— Dr. Fen Guo, Ph.D., FACMG, FCCMG, Clinical Laboratory Director at PerkinElmer Genomics

To give a little more background and tease out some of these important nuances, we briefly summarize each NGS CNV calling method below.


The read-pair methodology was the first to demonstrate the usefulness of NGS data for CNV detection.

It works by comparing the insert size between the actual sequences’ read-pairs with the expected size based on a reference genome. Labs using this method can identify CNVs by mapping the discordance between mapped paired reads whose distances significantly differ from the predetermined average insert size.

  • The read-pair method can detect medium-sized (100kb to 1Mb) insertions and deletions from mapped data. However, this method is insensitive to small insertion or deletion events (<100 kb, or even intragenic deletions and duplications).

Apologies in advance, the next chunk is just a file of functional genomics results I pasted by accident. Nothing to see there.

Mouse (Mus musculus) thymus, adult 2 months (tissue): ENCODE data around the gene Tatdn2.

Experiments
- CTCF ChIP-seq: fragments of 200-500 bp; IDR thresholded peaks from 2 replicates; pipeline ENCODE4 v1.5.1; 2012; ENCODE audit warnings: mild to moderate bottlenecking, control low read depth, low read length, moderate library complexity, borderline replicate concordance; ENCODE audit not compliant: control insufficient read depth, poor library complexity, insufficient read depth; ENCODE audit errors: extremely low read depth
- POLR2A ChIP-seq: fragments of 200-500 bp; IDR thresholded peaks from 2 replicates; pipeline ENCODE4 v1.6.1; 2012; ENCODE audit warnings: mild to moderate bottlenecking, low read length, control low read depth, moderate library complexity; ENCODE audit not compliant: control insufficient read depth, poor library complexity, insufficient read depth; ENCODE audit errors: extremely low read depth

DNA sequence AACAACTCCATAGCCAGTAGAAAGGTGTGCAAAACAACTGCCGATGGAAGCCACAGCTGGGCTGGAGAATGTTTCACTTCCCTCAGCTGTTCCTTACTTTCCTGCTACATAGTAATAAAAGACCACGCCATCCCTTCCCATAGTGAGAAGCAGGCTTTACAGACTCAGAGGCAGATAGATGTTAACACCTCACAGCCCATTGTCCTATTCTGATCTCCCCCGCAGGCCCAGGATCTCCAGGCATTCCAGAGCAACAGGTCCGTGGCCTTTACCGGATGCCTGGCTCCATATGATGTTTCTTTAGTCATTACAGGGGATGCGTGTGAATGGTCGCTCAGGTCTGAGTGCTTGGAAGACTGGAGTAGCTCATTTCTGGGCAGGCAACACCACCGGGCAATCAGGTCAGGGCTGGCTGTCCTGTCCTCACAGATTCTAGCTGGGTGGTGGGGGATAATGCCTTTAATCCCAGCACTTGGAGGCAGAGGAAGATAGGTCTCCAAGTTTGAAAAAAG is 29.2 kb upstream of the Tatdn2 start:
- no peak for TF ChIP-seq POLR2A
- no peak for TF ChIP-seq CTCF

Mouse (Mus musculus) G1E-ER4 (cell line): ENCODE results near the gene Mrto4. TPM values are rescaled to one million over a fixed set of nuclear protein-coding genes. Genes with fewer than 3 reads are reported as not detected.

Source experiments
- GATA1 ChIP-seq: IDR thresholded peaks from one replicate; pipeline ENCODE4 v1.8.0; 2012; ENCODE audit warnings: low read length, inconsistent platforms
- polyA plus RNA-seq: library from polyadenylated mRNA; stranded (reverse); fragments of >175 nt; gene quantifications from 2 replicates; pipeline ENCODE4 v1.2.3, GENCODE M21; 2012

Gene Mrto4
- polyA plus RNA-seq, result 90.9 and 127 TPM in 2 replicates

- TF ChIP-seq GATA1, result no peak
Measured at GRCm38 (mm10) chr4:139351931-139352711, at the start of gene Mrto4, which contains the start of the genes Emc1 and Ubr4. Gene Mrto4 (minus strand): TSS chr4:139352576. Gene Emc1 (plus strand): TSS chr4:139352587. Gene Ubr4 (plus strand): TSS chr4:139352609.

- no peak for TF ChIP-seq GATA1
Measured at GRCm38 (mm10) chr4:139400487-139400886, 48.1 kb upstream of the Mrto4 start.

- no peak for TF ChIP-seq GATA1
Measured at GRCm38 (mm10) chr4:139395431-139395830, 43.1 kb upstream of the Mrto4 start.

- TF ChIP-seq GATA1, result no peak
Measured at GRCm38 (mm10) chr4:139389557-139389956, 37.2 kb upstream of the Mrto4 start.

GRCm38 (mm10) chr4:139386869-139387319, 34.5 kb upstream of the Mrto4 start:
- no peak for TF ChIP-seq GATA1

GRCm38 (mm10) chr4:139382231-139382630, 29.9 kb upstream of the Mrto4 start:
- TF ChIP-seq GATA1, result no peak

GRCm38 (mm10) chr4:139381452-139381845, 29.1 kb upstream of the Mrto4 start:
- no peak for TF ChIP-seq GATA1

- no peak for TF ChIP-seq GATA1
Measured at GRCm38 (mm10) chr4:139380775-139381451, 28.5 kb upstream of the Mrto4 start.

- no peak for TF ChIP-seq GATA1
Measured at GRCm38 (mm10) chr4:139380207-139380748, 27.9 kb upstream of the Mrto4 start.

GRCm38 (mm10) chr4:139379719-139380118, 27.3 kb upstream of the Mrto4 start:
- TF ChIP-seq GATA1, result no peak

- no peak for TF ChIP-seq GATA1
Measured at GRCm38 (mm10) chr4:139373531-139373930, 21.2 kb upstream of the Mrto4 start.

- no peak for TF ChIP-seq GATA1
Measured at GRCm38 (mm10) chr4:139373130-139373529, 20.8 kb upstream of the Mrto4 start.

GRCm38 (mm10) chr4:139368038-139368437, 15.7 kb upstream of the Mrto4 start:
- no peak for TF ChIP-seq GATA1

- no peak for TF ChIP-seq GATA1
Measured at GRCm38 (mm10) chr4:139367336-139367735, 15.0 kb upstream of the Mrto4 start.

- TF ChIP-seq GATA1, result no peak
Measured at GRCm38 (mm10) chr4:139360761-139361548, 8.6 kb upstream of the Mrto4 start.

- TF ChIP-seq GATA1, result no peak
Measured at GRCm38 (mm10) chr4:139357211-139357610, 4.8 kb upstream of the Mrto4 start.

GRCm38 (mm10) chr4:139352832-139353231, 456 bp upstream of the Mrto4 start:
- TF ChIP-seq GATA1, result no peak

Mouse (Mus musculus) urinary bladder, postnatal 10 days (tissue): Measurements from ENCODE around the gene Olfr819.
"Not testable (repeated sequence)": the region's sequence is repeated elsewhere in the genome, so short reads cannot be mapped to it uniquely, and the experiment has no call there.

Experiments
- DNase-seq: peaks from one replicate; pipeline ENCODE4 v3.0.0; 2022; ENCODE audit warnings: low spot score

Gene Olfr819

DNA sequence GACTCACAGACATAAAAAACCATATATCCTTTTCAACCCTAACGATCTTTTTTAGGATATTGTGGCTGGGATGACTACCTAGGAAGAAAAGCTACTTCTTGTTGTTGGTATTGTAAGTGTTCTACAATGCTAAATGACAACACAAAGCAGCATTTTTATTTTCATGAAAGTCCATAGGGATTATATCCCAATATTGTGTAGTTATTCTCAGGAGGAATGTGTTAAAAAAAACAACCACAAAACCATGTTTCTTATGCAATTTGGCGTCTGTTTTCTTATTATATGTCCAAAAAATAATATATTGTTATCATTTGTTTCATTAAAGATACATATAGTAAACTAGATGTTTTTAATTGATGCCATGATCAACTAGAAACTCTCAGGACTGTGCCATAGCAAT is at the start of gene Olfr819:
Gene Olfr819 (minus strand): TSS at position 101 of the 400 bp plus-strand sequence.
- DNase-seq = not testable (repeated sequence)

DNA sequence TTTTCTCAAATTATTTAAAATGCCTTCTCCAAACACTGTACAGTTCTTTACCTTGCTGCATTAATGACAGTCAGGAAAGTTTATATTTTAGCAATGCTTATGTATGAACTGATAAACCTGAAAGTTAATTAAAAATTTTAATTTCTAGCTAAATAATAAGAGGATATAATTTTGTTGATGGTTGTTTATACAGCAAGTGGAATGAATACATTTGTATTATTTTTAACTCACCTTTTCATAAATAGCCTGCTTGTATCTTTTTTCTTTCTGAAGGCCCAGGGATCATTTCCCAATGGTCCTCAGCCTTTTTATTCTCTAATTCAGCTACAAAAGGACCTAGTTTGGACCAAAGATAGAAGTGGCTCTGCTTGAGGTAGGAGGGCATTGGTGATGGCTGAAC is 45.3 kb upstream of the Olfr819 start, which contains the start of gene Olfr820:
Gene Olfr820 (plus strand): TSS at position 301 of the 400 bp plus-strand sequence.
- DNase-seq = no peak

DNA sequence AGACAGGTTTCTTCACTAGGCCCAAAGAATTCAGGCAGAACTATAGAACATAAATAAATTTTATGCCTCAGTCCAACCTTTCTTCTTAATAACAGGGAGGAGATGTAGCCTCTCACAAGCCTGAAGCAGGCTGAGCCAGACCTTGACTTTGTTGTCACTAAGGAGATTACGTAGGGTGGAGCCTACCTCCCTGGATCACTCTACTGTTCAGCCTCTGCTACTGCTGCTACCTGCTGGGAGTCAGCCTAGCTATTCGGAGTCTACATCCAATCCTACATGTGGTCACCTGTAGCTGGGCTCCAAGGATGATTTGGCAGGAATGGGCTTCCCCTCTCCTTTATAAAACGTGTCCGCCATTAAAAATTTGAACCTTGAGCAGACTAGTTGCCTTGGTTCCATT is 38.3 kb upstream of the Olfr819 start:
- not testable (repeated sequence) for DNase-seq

• This method is not applicable for detecting CNVs in low-complexity regions with segmental duplication.


The split-read methodology uses reads from paired-end sequencing where only one pair has reliable mapping, and the other either entirely or partially fails to map to the genome.

  • The unmapped reads are a potential source of breakpoints at the single base-pair level. However, this method has limited ability to identify large-scale sequence variants (1Mb or longer).


The read-depth method is based on the hypothesis of a correlation between the depth of coverage of a genomic region and the copy number of the region.